• CT scan. This procedure uses X-rays and a computer to make images of the body. A CT scan shows detailed images of any part of the body. This includes the bones, muscles, fat, and organs. CT scans are more detailed than general X-rays.

  • MRI. This procedure uses a magnet to create very detailed images of the brain and spine. MRI uses no radiation but may take longer than a CT scan.

How is meningitis treated?

Treatment may include:

  • Bacterial meningitis. IV (intravenous) antibiotics are used to treat bacterial meningitis. The earlier the treatment is started, the better the outcome. Steroids can help in treating bacterial meningitis in babies and children. But this treatment is used less often in adults. Dexamethasone is a type of steroid. It may be given in certain cases of bacterial meningitis. It lowers the inflammatory response caused by the bacteria.

  • Viral meningitis. Treatment for viral meningitis is usually aimed at easing symptoms. Except for the herpes simplex virus, there are no specific medicines to treat the viruses that cause meningitis. Sometimes antiviral medicines are used to treat some other specific types of viruses.

While you are recovering from meningitis, your healthcare provider may advise other treatments to help you get better faster and ease symptoms. These may include:

  • Bed rest in a dimly lit room

  • Medicines to reduce fever and headache. Don't take aspirin.

You may need extra oxygen or a breathing machine (ventilator) if you become very ill and have trouble breathing.

Can meningitis be prevented?

Several vaccines can prevent types of bacterial meningitis. These vaccines are recommended for babies and children. Two doses between ages 11 and 18 are also recommended.

In certain cases, your healthcare provider may advise one of the meningitis vaccines. You may need a meningitis vaccine if you have:

  • Chronic lung conditions, such as emphysema or chronic obstructive pulmonary disease

  • Heart disease

  • Diabetes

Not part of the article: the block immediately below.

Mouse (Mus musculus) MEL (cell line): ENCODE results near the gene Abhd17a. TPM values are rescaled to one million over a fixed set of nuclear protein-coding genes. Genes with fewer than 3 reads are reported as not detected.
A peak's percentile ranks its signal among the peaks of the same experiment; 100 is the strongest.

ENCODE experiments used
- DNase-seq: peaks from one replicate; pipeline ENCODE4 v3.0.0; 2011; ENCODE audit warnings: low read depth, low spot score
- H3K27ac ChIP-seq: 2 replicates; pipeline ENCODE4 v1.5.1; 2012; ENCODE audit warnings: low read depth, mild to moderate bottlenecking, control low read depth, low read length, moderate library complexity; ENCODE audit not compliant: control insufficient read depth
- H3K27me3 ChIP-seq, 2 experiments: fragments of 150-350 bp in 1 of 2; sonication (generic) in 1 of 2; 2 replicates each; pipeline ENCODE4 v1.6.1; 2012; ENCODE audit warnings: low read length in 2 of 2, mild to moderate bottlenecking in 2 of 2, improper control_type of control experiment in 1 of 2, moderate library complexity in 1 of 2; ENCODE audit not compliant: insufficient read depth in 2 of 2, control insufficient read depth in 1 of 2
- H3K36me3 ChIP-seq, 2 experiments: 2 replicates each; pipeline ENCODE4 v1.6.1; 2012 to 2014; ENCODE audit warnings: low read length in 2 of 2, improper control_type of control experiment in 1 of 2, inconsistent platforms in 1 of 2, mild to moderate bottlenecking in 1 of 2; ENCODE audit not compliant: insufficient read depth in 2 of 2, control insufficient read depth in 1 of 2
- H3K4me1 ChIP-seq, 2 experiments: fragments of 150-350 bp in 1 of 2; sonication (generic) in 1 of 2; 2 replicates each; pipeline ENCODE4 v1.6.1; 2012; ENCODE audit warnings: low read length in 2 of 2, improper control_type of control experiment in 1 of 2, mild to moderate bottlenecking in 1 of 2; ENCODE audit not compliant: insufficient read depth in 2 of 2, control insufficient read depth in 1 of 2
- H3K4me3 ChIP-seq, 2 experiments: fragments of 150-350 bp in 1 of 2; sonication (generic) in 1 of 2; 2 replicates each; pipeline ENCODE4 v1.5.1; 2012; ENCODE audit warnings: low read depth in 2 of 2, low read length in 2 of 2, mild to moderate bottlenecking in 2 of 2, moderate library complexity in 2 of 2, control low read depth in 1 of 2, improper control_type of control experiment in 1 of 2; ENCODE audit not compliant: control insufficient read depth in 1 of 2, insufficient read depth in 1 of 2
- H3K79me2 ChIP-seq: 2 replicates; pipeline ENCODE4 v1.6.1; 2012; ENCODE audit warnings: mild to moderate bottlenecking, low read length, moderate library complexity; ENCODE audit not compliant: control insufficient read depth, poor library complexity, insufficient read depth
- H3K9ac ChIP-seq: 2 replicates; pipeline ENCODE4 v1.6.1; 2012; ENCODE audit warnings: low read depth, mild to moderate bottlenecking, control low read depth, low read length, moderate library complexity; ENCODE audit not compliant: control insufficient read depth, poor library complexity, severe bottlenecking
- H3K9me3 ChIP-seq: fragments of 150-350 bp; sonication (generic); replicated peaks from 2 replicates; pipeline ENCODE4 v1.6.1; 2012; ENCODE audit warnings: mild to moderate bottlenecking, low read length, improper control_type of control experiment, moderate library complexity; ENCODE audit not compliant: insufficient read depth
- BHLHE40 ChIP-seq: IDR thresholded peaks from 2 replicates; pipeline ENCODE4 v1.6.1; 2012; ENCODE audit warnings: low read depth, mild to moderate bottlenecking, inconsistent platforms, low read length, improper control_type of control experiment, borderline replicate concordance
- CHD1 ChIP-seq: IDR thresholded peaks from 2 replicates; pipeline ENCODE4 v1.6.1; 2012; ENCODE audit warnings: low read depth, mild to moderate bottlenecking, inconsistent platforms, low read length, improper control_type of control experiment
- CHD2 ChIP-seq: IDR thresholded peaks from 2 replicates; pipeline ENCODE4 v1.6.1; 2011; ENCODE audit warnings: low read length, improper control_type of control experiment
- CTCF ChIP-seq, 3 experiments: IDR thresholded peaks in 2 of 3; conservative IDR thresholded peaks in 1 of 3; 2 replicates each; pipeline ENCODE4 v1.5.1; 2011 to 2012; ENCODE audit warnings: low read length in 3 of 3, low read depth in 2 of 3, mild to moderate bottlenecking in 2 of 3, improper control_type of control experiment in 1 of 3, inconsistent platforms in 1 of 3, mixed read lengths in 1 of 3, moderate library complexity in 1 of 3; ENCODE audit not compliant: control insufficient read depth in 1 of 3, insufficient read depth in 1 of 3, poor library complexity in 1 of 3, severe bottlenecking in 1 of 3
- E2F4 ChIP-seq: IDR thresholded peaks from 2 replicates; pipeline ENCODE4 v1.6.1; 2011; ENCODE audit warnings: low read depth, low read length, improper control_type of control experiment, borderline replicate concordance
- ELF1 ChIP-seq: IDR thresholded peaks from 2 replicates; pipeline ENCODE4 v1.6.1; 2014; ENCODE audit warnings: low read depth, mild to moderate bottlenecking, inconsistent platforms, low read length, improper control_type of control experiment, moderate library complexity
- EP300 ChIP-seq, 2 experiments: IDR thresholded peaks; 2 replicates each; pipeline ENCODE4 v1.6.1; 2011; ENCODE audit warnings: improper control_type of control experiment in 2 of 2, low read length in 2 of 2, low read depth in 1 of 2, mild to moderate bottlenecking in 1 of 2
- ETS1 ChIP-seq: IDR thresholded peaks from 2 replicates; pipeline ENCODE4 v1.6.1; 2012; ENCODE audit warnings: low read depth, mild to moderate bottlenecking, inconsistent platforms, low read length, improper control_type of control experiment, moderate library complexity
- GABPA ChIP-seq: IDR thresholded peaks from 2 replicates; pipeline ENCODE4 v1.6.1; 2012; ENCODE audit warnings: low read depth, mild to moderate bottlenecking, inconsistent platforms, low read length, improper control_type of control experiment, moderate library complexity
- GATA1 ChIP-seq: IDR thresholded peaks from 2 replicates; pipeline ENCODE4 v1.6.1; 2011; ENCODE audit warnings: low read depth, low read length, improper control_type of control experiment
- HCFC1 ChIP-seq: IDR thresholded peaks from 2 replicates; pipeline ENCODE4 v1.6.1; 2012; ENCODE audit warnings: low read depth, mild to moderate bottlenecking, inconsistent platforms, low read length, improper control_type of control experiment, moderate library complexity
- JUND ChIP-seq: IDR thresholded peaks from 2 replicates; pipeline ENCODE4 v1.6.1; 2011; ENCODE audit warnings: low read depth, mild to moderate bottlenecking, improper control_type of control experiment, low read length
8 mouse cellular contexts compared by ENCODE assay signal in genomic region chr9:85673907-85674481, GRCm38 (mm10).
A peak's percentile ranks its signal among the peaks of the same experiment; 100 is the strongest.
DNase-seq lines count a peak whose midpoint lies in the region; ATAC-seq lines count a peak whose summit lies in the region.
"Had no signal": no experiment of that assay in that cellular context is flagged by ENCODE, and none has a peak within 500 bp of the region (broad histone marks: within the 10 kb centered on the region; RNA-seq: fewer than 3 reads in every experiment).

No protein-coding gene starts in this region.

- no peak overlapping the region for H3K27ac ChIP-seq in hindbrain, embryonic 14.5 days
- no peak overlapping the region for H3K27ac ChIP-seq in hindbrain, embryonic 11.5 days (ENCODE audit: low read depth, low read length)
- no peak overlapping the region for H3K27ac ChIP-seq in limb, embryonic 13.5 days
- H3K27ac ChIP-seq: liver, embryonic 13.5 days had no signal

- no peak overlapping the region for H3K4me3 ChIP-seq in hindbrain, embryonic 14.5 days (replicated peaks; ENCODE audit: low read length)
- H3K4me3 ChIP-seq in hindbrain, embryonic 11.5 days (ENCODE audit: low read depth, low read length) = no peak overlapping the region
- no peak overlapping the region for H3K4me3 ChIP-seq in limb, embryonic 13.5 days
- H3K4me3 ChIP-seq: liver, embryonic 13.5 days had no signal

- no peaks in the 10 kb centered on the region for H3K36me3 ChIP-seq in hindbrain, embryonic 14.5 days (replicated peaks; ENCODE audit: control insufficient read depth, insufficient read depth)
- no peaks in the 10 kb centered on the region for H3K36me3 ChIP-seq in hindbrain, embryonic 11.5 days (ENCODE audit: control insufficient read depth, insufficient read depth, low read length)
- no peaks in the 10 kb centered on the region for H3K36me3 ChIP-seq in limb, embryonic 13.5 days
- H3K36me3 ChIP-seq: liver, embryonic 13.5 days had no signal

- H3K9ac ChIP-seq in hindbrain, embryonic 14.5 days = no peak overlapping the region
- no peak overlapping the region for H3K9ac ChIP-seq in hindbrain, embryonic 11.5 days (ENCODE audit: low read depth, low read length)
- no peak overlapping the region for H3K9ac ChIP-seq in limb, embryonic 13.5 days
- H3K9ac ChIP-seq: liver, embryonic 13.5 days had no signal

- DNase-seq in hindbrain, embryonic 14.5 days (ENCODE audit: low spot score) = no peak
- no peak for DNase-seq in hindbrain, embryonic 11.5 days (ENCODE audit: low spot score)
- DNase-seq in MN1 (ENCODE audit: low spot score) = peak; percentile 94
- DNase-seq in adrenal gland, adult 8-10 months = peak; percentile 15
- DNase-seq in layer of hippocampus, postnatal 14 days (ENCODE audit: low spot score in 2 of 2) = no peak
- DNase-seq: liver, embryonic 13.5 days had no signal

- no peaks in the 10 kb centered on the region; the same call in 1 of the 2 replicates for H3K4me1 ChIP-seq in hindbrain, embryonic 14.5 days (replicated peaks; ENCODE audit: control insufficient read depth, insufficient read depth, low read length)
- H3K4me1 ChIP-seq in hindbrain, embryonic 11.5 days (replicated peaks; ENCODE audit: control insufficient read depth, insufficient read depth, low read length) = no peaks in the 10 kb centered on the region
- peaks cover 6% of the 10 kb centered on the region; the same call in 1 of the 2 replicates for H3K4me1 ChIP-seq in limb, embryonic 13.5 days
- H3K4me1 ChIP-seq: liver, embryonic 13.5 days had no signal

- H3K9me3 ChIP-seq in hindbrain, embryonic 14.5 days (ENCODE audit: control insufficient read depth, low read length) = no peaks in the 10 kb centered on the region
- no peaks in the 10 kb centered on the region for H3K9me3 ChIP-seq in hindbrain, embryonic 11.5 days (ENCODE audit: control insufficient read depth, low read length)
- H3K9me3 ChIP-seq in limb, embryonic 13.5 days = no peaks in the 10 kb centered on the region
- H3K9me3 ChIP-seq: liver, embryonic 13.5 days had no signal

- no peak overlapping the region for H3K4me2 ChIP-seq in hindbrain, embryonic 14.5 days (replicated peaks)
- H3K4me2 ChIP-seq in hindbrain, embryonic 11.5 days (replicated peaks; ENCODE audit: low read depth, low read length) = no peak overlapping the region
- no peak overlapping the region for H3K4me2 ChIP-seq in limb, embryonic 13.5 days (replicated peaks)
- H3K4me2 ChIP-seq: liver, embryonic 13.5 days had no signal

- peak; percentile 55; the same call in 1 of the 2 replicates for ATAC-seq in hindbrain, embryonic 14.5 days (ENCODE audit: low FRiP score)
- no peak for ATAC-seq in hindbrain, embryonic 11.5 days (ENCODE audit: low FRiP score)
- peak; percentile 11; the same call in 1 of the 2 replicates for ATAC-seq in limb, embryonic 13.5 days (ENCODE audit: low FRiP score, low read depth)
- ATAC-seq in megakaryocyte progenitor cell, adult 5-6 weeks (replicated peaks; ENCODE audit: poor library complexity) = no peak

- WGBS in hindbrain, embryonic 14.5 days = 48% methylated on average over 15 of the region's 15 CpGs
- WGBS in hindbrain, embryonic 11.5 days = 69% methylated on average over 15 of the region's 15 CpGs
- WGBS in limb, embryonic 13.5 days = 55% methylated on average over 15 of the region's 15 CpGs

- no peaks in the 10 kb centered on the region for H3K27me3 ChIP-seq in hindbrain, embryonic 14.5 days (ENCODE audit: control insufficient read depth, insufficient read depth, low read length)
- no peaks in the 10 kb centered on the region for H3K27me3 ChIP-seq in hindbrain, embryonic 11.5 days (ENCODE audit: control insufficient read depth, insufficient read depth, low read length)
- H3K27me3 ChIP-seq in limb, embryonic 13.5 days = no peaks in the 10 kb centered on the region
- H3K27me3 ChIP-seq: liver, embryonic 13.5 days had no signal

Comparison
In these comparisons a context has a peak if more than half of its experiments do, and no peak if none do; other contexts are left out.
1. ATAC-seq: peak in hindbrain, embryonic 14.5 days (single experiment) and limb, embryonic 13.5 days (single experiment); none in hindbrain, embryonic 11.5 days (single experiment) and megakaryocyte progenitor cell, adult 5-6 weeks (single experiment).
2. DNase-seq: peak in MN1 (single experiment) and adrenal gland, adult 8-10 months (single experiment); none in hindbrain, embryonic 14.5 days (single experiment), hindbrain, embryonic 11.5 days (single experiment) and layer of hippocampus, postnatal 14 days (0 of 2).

• Chronic kidney failure

  • Decreased immunity status

  • Certain blood disorders

  • Damaged or removed spleen

You may also need one if you travel to countries where meningitis is widespread. If you have questions about prevention, see your healthcare provider.

Wearing insect repellant and long pants and sleeves may also reduce the risk of certain viruses spread by mosquitoes and other insects.

Key points about meningitis

  • Meningitis is a disease caused by an inflammation of the meninges. These are the membranes that surround the brain and spinal cord.

  • It's usually caused by a virus. But it can be caused by bacteria and fungi.

  • Sometimes meningitis can be from noninfectious causes, such as autoimmune disorders or medicines.

  • Treatment for meningitis depends on the cause of the disease.

  • Vaccines can prevent or lower your chance of getting meningitis.

Next steps

Tips to help you get the most from a visit to your healthcare provider:

  • Know the reason for your visit and what you want to happen.

  • Before your visit, write down questions you want answered.

  • Bring someone with you to help you ask questions and remember what your provider tells you.

  • At the visit, write down the name of a new diagnosis and any new medicines, treatments, or tests. Also write down any new instructions your provider gives you.

  • Know why a new medicine or treatment is prescribed and how it will help you. Also know what the side effects are.

  • Ask if your condition can be treated in other ways.

  • Know why a test or procedure is recommended and what the results could mean.

  • Know what to expect if you do not take the medicine or have the test or procedure.

  • If you have a follow-up appointment, write down the date, time, and purpose for that visit.

  • Know how you can contact your healthcare provider if you have questions, especially after office hours or on weekends.

Online Medical Reviewer: Joseph Campellone MD
Online Medical Reviewer: Marianne Fraser MSN RN
Online Medical Reviewer: Raymond Kent Turley BSN MSN RN
Date Last Reviewed: 7/1/2023
© 2000-2024 The StayWell Company, LLC. All rights reserved. This information is not intended as a substitute for professional medical care. Always follow your healthcare professional's instructions.